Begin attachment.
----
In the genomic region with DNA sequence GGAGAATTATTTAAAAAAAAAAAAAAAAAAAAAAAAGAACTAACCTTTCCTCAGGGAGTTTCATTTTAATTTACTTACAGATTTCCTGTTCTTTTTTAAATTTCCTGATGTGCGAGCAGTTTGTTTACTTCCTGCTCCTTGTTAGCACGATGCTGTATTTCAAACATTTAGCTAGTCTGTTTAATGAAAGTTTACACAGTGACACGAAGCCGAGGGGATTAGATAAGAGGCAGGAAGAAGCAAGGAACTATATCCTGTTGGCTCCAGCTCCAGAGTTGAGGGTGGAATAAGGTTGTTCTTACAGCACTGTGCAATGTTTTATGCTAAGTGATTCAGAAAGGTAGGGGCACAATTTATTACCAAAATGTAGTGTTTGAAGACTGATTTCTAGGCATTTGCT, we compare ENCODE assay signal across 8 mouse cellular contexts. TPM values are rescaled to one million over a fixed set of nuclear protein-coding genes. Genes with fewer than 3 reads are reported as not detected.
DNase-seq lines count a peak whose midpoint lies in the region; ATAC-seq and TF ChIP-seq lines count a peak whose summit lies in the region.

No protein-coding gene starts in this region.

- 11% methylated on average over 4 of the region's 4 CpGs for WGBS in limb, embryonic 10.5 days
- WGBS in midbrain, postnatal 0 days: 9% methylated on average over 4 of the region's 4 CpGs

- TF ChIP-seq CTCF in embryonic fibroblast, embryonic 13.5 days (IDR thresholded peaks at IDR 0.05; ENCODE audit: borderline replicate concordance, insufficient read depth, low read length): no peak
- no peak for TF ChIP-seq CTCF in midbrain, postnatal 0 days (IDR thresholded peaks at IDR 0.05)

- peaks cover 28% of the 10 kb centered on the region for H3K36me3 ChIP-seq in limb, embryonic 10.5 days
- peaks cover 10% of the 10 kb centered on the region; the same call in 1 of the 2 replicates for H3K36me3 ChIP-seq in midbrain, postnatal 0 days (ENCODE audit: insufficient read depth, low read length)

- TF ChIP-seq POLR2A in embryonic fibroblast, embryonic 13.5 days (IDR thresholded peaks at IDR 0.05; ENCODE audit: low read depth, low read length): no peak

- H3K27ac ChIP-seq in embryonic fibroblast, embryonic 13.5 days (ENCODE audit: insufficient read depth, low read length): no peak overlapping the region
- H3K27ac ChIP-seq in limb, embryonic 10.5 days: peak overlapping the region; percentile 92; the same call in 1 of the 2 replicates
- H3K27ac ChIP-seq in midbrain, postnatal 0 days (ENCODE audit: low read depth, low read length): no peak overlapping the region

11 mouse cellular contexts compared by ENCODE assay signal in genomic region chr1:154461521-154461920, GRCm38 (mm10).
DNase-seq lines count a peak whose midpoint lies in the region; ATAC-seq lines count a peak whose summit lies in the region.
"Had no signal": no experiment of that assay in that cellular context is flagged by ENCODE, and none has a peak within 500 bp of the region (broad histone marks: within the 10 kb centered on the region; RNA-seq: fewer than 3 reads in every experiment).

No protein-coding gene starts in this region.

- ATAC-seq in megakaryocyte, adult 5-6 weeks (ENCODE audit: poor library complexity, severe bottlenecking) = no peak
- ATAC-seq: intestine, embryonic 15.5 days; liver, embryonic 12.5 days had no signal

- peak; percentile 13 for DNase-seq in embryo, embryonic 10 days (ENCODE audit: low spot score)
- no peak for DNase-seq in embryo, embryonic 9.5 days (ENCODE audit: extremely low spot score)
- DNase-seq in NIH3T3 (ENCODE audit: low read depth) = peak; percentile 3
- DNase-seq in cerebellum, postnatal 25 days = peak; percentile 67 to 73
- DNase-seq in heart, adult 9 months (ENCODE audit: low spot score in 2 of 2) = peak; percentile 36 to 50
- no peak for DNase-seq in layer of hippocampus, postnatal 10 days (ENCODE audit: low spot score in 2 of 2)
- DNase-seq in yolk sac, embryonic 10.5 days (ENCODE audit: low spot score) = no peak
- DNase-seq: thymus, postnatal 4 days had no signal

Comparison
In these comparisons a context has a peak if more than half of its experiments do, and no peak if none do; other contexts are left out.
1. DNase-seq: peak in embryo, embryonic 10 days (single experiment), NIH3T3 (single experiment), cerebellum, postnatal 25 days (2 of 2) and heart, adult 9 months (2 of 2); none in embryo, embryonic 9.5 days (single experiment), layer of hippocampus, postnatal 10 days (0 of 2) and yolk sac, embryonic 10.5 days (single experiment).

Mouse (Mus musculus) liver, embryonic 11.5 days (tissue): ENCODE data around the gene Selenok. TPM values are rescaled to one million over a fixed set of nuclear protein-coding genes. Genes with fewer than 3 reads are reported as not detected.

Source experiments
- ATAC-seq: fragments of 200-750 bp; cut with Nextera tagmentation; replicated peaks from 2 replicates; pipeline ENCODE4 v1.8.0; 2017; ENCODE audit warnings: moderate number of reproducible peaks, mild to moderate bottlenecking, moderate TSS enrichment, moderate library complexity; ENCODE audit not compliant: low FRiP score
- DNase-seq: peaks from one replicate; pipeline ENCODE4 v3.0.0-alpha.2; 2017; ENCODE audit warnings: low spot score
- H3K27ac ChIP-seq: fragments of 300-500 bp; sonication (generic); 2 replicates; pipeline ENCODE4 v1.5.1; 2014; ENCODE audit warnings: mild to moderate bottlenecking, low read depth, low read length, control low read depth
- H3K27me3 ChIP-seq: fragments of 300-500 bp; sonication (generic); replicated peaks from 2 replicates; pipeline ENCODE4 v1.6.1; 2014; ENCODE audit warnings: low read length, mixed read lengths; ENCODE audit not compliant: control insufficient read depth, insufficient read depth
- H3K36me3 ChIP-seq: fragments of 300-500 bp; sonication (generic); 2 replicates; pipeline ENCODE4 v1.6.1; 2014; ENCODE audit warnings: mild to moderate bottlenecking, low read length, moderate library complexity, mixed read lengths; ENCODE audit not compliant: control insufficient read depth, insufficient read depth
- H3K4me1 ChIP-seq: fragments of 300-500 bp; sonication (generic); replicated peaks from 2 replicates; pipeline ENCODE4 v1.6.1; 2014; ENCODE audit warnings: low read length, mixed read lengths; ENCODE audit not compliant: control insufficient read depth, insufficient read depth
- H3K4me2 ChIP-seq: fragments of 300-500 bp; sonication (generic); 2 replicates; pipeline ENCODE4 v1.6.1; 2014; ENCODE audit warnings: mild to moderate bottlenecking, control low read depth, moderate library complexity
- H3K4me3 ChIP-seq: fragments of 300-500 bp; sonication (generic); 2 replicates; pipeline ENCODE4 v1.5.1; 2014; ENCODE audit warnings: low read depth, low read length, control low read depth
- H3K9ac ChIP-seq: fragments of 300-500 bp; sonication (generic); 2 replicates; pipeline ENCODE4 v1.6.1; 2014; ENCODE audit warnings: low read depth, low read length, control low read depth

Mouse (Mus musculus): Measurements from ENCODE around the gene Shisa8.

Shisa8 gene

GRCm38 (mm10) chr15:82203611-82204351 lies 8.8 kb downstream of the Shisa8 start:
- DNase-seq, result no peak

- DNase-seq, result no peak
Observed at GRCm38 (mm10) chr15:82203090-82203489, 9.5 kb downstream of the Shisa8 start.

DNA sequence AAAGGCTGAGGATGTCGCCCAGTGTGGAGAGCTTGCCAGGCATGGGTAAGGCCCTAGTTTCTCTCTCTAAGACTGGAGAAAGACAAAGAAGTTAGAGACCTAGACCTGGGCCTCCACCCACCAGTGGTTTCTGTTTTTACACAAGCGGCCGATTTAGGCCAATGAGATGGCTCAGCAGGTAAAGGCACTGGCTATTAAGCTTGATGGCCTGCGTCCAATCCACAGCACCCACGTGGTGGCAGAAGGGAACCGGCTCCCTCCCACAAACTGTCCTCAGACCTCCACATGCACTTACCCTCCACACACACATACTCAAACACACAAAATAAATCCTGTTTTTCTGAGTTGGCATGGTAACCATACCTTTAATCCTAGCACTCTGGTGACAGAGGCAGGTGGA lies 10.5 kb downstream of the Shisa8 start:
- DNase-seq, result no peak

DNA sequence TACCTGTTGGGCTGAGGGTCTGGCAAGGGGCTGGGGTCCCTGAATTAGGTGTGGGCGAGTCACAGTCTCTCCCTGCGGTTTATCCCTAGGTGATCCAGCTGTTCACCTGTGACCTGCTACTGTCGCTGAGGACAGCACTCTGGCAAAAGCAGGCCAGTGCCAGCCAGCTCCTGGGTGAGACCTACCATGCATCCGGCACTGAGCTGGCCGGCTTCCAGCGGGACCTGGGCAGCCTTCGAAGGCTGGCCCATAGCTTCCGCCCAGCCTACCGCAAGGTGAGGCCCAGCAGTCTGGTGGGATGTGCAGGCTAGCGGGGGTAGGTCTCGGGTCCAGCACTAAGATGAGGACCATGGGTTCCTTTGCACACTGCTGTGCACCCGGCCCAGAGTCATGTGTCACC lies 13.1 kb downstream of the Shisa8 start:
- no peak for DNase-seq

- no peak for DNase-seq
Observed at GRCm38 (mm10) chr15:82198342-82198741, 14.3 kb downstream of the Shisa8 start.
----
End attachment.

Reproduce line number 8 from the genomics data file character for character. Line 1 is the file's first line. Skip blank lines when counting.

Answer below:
- peaks cover 28% of the 10 kb centered on the region for H3K36me3 ChIP-seq in limb, embryonic 10.5 days